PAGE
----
Lysyl oxidases : cloning and characterization of the fourth and the fifth human lysyl oxidase isoenzymes, and the consequences of a targeted inactivation of the first described lysyl oxidase isoenzyme in mice
1University of Oulu, Collagen Research Unit
2University of Oulu, Biocenter Oulu
3University of Oulu, Faculty of Medicine, Department of Medical Biochemistry and Molecular Biology
|Online Access:||PDF Full Text (PDF, 1.9 MB)|
|Persistent link:|| http://urn.fi/urn:isbn:9514267397
|Publish Date:|| 2002-07-05
|Thesis type:||Doctoral Dissertation
|Defence Note:||Academic Dissertation to be presented with the assent of the Faculty of Medicine, University of Oulu, for public discussion in the Auditorium L101 of the Department of Medical Biochemistry, on July 5th, 2002, at 13 noon.
Associate Professor Helena Kuivaniemi
Associate Professor Philip C. Trackman
Lysyl oxidases (EC 188.8.131.52, protein-lysine 6-oxidases) are extracellular copper enzymes that initiate the cross-linking of collagens and elastin by catalyzing oxidative deamination of the ε-amino group in certain lysine and hydroxylysine residues. The cross-links formed are responsible for the tensile strength of collagen fibers and the unique elastic properties of elastin.
Three human lysyl oxidase isoenzymes, lysyl oxidase (LOX), lysyl oxidase-like protein (LOXL), and lysyl oxidase-like 2 protein (LOXL2), have been identified and characterized so far. Two additional human lysyl oxidase isoenzymes, lysyl oxidase-like 3 (LOXL3) and lysyl oxidase-like 4 (LOXL4), proteins were identified, cloned, and partially characterized in this study. Both polypeptides showed a high degree of overall similarity to each other and to the LOXL2 polypeptide, whereas the two polypeptides showed a significant similarity to LOX and LOXL only in the C-terminal region, which contains all amino acid residues thought to be needed for the catalytic activity of the LOX enzyme. The LOXL3 gene is expressed in several tissues, the highest expression levels being in the placenta, heart, ovary, testis, small intestine, and spleen. The LOXL4 gene is likewise expressed in most human tissues studied, the highest levels being seen in the skeletal muscle, testis, and pancreas. Both polypeptides were shown to be secreted extracellular proteins.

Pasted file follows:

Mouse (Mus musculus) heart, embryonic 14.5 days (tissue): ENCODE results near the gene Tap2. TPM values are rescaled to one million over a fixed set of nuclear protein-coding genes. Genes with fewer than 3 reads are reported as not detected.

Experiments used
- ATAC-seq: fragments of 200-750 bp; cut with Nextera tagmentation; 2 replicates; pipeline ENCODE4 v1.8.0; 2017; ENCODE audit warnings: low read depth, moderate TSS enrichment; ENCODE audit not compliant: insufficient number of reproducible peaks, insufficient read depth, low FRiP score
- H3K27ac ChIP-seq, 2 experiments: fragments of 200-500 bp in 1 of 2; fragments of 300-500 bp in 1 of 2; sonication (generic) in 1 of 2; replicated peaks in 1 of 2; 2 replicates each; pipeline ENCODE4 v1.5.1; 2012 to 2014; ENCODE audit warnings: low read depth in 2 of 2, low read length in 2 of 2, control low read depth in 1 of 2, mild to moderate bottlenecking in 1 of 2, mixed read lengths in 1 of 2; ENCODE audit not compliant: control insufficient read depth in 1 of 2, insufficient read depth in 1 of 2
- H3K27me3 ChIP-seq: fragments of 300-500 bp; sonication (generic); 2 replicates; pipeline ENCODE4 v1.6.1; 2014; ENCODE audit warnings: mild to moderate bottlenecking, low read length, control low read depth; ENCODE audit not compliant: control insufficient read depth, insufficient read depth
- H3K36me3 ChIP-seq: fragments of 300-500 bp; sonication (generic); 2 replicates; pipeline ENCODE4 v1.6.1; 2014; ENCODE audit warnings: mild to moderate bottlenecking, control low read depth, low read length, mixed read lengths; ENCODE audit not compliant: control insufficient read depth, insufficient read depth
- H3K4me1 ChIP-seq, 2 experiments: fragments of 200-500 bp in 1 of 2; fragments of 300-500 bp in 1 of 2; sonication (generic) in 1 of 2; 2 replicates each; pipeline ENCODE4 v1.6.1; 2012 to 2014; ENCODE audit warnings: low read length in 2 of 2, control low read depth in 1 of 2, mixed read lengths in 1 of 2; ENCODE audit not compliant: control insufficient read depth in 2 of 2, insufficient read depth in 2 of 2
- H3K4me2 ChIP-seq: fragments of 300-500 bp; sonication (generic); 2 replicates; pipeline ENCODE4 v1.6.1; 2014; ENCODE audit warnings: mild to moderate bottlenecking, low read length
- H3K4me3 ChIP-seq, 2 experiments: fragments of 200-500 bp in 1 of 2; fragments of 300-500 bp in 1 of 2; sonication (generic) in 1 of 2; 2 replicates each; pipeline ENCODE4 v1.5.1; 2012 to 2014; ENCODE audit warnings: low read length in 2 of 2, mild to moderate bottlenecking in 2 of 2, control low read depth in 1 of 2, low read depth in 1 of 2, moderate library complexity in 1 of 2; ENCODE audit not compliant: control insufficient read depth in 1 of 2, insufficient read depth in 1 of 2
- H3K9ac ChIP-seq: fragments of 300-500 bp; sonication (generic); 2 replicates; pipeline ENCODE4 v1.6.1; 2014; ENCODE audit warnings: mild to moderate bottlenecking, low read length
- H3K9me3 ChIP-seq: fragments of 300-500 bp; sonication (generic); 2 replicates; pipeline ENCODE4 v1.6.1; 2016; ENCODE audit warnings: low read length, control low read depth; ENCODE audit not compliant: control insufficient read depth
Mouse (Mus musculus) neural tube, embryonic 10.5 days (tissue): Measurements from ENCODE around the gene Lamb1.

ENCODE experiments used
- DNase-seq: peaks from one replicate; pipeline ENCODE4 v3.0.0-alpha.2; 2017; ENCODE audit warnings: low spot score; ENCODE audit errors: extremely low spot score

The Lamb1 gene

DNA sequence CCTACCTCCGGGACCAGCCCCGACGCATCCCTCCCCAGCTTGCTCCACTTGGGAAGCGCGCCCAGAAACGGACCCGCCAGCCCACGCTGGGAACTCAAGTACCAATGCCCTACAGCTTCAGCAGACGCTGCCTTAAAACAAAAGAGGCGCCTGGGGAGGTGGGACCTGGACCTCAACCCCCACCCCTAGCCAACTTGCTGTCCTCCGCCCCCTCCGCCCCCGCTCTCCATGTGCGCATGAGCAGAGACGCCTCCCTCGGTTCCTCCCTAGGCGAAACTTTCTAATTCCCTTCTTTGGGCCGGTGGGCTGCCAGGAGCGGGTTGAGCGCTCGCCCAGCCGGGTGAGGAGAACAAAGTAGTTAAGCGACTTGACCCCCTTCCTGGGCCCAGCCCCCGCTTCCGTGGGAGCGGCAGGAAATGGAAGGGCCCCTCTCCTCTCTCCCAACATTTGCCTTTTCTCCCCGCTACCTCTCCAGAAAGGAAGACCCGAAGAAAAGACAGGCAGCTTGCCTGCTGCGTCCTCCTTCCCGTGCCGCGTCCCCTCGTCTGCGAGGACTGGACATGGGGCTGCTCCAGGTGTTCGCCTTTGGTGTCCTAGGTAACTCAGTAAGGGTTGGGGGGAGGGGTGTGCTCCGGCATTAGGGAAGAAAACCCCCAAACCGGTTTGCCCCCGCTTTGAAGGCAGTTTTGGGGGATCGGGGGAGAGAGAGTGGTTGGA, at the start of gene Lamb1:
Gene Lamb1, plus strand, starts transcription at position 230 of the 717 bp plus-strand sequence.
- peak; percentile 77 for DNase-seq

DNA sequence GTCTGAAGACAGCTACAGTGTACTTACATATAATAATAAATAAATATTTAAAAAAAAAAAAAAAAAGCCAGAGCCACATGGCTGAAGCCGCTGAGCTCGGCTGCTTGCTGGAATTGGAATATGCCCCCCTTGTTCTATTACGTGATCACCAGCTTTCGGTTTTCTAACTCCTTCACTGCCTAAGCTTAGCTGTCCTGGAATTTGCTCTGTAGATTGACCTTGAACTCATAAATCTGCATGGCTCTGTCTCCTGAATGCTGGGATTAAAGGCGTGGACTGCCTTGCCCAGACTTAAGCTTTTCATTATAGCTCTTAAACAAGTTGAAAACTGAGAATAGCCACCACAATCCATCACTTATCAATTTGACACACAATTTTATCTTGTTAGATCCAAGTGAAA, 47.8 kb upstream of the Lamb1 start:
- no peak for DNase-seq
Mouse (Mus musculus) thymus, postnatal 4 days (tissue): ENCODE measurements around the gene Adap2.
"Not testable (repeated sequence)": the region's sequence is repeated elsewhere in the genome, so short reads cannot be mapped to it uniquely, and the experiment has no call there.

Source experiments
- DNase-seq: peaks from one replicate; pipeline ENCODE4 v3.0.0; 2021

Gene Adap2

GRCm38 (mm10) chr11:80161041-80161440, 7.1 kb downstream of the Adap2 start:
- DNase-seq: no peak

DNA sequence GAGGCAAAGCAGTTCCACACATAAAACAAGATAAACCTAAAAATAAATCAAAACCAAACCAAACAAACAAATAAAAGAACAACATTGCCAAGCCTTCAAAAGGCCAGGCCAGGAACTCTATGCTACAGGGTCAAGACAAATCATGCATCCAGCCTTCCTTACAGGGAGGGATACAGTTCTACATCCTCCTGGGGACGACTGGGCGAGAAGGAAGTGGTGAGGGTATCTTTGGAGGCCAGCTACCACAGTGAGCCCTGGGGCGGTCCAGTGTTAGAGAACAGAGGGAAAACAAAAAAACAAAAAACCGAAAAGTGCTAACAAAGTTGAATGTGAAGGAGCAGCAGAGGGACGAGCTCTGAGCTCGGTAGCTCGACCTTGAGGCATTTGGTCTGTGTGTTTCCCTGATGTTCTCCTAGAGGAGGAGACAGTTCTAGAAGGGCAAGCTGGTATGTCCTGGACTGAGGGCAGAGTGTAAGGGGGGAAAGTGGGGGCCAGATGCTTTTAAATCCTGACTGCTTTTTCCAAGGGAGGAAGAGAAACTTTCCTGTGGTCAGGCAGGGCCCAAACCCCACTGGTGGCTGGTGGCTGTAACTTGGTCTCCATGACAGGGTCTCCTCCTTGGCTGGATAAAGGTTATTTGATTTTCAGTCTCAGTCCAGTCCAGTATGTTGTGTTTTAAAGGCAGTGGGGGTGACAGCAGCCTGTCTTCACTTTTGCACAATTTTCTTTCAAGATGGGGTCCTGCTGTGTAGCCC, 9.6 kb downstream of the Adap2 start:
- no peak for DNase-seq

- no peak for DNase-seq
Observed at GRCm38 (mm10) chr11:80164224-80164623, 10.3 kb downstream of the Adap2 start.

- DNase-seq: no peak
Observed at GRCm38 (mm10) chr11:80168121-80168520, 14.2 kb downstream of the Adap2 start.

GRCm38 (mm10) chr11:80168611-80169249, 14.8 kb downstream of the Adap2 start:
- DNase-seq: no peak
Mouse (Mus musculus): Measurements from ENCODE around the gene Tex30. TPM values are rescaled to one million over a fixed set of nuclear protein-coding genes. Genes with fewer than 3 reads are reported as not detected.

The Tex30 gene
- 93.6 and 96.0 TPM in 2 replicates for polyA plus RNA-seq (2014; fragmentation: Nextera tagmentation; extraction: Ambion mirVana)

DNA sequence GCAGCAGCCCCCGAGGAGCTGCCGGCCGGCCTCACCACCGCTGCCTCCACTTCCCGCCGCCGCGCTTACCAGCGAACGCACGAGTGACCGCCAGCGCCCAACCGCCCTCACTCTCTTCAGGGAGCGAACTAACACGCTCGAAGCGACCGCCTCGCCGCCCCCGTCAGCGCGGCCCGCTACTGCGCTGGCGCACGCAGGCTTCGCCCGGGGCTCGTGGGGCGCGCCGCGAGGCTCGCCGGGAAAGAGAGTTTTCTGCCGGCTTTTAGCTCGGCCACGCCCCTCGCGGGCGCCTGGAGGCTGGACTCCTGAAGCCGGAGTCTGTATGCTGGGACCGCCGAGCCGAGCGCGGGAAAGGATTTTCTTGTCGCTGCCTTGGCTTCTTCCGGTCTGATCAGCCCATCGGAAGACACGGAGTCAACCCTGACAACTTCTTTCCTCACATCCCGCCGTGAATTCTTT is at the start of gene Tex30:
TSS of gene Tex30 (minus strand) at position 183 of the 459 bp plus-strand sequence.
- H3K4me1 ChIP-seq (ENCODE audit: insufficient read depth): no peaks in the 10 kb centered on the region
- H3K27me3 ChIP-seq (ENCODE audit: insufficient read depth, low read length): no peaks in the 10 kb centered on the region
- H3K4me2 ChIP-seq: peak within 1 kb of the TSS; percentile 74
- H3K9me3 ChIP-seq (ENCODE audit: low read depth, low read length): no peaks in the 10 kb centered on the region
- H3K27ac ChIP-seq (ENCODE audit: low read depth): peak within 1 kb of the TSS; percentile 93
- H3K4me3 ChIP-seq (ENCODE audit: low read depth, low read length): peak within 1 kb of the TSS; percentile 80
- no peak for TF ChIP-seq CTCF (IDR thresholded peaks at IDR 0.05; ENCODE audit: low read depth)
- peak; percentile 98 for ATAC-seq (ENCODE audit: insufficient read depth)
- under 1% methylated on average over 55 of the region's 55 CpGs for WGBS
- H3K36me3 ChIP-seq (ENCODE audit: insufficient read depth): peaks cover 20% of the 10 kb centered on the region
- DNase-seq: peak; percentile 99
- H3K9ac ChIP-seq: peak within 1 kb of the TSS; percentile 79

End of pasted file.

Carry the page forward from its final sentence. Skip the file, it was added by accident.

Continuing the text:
The role of the first described LOX isoenzyme was studied by inactivating its gene in mice. Most Lox-/- embryos died at the end of gestation, and the few live-born pups were cyanotic and died within a few hours, autopsy revealing large aortic aneurysms. Light microscopy demonstrated structural abnormalities in the aortic walls of Lox-/- embryos, and further analysis by electron microscopy showed highly fragmented elastic fibers, discontinuity in the smooth muscle cell layers, and endothelial cell damage. Doppler ultrasonography of Lox-/- embryos in utero revealed multiple signs of cardiovascular dysfunction, which contributed to the early death of the Lox-/- mice. The results indicate that Lox has an essential role in the development and function of the cardiovascular system and that this role cannot be replaced to any significant extent by other lysyl oxidase isoenzymes.
Acta Universitatis Ouluensis. D, Medica
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